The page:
In microfluidic devices, the mechanical process of switching between one liquid and another can be performed either off- or on-chip. Off-chip switching can be performed using multiple-position selection valves,12 solenoid valves,13 electromagnetic valves,14 or pressure controllers,15 and benefits from the relatively high reliability of these instruments, while maintaining simple fabrication of the microfluidic layer as it does not need to include on-chip moving parts. However, a major practical limitation of such systems is that the physical distance between the switching element and the microfluidic device results in a significant dispersion of the interfaces between reagents, leading to the creation of mixed zones and thus very long transition times. In contrast, on-chip switching16–20 is able to eliminate much of the dispersion by acting on the liquid in close proximity to the reaction site, but requires complex and expensive fabrication of the microfluidic device, suffers from low reliability, and often limits the range of chemical solutions that can be processed. One strategy for on-chip liquid switching employs capillary pumps,21,22 which allow autonomous and passive delivery with accurate control of the sequence of the injected liquids and their flow rates, eliminating the need for actuators. However, capillary pumps require the design of a specific dedicated geometry for each assay, and cannot be programmed or adapted in real time. Another strategy for on-chip switching of liquids is integrating micro-mechanical elements such as membrane-valves actuated by pressure.23,24 These valves allow active and flexible switching of the flow, but require multilayer soft-lithography and the use of externally controlled pneumatic lines.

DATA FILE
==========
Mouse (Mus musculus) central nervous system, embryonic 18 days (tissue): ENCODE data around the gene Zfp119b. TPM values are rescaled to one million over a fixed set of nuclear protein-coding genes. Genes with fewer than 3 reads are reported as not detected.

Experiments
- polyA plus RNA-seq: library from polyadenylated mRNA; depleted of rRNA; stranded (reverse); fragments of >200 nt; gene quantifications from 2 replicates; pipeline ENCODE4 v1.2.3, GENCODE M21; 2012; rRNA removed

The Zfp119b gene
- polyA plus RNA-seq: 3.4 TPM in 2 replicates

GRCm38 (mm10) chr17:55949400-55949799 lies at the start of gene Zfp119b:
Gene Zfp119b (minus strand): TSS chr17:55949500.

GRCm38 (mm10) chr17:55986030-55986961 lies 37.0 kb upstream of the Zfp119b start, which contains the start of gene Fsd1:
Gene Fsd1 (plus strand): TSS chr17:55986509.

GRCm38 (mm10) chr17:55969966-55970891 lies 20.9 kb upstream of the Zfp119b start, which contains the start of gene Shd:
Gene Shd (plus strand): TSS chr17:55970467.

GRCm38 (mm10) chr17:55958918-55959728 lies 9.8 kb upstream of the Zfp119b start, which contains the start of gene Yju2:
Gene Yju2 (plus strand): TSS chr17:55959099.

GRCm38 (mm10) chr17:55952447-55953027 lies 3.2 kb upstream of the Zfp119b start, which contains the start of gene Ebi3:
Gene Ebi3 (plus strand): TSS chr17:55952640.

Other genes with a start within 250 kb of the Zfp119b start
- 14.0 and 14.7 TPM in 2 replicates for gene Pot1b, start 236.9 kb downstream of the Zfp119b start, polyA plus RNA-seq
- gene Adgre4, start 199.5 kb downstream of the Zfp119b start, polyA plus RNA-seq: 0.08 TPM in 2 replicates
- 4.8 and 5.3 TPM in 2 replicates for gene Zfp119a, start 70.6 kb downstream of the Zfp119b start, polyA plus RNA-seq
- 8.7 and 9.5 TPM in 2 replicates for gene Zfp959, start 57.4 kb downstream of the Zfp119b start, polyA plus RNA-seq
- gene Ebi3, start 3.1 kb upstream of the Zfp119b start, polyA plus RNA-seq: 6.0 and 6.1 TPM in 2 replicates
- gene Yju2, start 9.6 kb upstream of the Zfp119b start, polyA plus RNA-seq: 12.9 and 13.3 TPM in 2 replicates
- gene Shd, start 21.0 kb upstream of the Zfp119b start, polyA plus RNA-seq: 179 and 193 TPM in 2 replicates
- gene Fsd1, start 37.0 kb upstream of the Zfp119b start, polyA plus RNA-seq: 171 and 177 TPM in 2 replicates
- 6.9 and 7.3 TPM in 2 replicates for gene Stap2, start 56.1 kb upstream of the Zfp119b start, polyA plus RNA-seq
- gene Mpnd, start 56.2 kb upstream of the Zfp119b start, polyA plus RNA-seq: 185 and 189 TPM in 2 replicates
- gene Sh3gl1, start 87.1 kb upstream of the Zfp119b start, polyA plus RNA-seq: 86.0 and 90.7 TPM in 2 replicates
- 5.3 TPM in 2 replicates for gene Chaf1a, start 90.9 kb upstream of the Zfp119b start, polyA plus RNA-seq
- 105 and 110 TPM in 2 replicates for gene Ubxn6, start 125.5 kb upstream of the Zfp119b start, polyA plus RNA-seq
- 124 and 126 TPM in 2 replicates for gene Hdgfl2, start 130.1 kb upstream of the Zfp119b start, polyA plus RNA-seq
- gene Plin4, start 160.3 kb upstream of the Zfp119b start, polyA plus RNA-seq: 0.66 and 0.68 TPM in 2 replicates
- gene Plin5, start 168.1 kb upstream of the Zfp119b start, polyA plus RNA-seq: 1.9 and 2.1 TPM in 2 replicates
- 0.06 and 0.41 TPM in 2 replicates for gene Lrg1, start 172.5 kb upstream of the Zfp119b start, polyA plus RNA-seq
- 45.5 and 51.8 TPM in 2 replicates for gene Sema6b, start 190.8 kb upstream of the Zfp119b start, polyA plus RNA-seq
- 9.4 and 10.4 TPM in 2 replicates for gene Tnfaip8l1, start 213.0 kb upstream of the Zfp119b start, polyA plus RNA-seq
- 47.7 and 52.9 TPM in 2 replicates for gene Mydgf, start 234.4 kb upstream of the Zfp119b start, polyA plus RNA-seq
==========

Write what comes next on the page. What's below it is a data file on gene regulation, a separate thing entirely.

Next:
An elegant solution to this challenge is segmented flow, in which the homogeneous stream of reagent is converted into a series of discrete plugs carried by an immiscible fluid, thus confining the interface between liquids and preventing axial dispersion. This principle is most commonly used in segmented-flow analysis and droplet microfluidics for discretization of reactions, enabling multiple tests to be performed in parallel.25–30 Chin et al.31 used air segmentation to prevent dispersion between reagents delivered to a reaction site to perform sequential chemistry. This approach is useful for a wide range of assays; however it is not suitable for biological samples, such as live cells which must be kept in aqueous environments to maintain their native properties.32 This requirement was addressed by Chen et al.,33 who brought two inclined hydrophobic channels in contact with a hydrophilic surface and used water-in-oil droplets to deliver reagents to the surface. In this method, while the oil was not removed, the sample was still maintained in a purely aqueous environment by utilizing a wetting layer on the hydrophilic surface, which was continuously altered by the incoming droplets. This device allows very rapid sample switching, but operates only on a single reaction site, and requires a conformal physical contact with the substrate.